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Intelligent Control, 1988. Proceedings., IEEE International Symposium on

Date 24-26 Aug. 1988

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Displaying Results 1 - 25 of 134
  • Proceedings IEEE International Symposium on Intelligent Control 1988

    Publication Year: 1988
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    Freely Available from IEEE
  • Fuzzy logic systolic array for real-time approximate reasoning

    Publication Year: 1988 , Page(s): 628 - 632
    Cited by:  Papers (1)
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    Rule-based expert systems and approximate reasoning in fuzzy logic are discussed, and the logic architectures for two fuzzy-logic expert systems are developed. The logic architectures are mapped onto two linear systolic arrays, and the step-processors for the systolic arrays are developed. The results show that the fuzzy-logic rule-based expert systems can be realized in systolic arrays with high parallelism and throughput View full abstract»

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  • Robotic deburring of two dimensional parts with unknown geometry

    Publication Year: 1988 , Page(s): 459 - 464
    Cited by:  Papers (1)
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    Two of the problems in robotic deburring are addressed: tracking the planar two-dimensional part contour and control of the metal removal process. The tracking mechanism is a roller bearing mounted on a force sensor at the robot endpoint. The tracking controller utilizes the force measured by this force sensor to find the normal vector to the part surface. Using the part contour information the robot travels along the edge of the part. The metal removal algorithm uses another set of contact forces, cutting forces generated by the cutter, to develop a stable metal removal. This algorithm generates electronic compliancy for the robot along the edge of the part. This electronic compliancy causes the robot to slow down when the cutter encounters a burr. A set of experimental results is given to verify the effectiveness of the approach View full abstract»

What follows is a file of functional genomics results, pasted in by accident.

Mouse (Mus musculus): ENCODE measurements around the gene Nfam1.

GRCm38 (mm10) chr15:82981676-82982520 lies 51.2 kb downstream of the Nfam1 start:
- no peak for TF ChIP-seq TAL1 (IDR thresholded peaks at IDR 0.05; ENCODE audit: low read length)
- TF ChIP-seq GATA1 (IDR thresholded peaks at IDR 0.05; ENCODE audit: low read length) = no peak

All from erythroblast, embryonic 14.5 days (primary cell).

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  • Information fractals in evidential reasoning

    Publication Year: 1988 , Page(s): 34 - 39
    Cited by:  Papers (1)
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    Evidential reasoning based on a fractal model of belief is outlined. The specific focus is on the fractal modeling of belief functions. After a qualitative justification and interpretation of this model, several concepts and tools needed for its incorporation into evidential reasoning are formally defined. A particularly important concept is that of conductivity, as it provides the basis of partial evidential matching in the present approach to reasoning by analogy. A conductivity analysis algorithm is derived, and it is illustrated by an application to a simple object classification problem. The fractal model provides potentially powerful mechanisms for a quantitative measure of relevance of a piece of evidence to a knowledge base, and a systematic approach to the coarsening and refining of frames of discernment. The proposed model is motivated by applications to the design of intelligent systems, such as sensor-based dexterous manipulators that must operate in unstructured environments in the presence of high levels of uncertainty View full abstract»